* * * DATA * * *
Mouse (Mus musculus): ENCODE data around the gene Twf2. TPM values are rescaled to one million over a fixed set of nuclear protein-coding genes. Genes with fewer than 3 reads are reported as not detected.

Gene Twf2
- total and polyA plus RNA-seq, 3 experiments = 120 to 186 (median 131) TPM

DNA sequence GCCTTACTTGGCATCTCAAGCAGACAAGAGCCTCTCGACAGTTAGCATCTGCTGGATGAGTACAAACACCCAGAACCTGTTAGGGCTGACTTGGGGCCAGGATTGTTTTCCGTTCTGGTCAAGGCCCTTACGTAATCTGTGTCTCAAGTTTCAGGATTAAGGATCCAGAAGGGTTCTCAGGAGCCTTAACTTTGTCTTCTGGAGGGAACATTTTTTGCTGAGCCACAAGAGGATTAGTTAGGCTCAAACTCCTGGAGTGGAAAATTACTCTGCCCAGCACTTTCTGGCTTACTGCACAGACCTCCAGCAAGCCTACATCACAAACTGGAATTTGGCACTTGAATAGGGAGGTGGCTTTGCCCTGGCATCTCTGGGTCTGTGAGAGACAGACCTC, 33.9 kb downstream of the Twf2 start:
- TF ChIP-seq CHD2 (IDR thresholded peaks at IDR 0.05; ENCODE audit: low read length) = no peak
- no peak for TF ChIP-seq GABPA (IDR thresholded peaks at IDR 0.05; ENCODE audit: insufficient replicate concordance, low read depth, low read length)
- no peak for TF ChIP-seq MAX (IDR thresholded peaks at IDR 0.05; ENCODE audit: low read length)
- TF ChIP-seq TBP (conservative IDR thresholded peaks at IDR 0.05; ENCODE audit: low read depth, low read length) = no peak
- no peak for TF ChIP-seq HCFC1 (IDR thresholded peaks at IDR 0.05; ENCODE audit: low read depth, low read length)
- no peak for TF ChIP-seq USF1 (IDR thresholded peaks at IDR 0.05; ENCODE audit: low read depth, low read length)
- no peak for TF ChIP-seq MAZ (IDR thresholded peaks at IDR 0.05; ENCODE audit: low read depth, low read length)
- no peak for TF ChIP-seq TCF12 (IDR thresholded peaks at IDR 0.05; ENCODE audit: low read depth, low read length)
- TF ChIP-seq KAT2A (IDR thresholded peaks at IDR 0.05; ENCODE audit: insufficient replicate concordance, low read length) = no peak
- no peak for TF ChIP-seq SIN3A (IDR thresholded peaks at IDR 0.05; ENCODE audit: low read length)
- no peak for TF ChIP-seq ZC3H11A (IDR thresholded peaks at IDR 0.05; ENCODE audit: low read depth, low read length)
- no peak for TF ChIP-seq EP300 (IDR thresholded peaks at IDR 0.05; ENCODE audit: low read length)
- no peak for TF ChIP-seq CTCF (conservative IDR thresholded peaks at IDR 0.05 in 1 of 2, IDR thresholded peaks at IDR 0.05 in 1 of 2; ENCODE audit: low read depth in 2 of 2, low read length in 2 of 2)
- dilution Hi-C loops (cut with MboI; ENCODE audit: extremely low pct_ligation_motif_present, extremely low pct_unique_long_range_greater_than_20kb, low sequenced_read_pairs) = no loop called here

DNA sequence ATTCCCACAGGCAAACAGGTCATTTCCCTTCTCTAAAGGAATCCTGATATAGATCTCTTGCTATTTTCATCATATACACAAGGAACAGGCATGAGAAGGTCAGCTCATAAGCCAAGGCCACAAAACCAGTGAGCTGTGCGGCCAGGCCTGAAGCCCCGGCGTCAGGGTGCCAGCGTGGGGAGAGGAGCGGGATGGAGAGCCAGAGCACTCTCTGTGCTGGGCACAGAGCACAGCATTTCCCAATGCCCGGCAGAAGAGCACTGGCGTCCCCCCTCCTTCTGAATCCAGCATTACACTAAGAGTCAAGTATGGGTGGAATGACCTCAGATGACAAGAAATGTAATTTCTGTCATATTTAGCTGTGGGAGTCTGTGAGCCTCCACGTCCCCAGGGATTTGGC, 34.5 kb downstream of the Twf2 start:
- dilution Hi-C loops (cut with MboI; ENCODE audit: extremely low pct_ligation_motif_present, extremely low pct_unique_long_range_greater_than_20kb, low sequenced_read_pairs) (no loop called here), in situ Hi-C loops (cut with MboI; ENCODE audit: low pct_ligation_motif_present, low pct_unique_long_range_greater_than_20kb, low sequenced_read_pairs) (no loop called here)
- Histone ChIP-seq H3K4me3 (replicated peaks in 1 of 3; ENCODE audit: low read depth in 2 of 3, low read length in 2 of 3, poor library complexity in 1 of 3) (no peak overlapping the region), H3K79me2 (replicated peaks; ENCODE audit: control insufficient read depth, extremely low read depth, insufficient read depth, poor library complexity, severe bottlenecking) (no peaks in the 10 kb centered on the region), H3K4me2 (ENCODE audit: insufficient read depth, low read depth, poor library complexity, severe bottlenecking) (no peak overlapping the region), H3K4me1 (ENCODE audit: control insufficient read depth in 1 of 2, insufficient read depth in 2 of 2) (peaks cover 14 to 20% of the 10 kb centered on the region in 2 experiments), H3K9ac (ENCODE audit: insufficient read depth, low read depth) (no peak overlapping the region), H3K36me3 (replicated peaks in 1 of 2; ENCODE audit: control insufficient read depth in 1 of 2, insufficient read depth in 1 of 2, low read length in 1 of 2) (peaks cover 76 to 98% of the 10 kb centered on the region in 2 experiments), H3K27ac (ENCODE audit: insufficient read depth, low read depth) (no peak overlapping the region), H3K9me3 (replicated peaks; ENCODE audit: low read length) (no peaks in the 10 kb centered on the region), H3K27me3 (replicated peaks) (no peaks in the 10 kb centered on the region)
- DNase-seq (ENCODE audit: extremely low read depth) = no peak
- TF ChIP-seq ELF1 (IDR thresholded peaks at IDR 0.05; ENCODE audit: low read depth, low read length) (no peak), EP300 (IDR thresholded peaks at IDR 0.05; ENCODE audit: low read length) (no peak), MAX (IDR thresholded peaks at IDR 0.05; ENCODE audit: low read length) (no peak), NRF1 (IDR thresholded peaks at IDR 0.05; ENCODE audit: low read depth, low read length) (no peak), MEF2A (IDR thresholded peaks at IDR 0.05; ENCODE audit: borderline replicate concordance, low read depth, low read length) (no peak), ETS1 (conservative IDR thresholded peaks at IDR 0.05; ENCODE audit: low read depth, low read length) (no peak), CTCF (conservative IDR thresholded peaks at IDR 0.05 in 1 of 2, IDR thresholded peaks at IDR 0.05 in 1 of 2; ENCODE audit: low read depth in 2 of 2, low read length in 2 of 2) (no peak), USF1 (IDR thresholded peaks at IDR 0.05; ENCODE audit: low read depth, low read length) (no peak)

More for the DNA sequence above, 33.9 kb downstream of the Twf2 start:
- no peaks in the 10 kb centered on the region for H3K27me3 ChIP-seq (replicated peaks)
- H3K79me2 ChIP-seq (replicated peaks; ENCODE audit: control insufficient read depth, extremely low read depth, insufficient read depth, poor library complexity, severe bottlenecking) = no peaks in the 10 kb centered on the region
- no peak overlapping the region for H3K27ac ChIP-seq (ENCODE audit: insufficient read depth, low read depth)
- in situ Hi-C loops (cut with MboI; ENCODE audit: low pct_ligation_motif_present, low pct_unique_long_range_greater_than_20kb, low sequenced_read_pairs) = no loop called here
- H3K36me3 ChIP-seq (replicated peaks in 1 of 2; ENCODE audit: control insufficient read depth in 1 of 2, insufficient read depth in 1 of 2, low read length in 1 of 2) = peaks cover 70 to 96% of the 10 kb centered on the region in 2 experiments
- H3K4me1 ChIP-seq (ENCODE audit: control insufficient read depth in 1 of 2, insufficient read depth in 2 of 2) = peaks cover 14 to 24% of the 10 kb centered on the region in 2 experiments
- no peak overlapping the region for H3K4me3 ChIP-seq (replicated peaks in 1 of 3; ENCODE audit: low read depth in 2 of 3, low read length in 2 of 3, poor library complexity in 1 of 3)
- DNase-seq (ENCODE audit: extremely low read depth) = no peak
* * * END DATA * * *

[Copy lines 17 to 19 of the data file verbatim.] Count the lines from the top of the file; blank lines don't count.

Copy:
- no peak for TF ChIP-seq CTCF (conservative IDR thresholded peaks at IDR 0.05 in 1 of 2, IDR thresholded peaks at IDR 0.05 in 1 of 2; ENCODE audit: low read depth in 2 of 2, low read length in 2 of 2)
- dilution Hi-C loops (cut with MboI; ENCODE audit: extremely low pct_ligation_motif_present, extremely low pct_unique_long_range_greater_than_20kb, low sequenced_read_pairs) = no loop called here

DNA sequence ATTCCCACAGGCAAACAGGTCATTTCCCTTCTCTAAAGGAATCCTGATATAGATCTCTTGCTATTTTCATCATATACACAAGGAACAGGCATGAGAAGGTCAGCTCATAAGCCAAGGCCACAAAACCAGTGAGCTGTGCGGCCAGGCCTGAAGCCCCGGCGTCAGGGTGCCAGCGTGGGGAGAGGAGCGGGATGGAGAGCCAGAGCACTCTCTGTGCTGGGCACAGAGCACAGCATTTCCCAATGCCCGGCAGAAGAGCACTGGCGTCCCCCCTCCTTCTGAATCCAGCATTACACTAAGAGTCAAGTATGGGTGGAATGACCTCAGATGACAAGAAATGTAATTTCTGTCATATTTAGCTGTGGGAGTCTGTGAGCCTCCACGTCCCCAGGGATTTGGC, 34.5 kb downstream of the Twf2 start: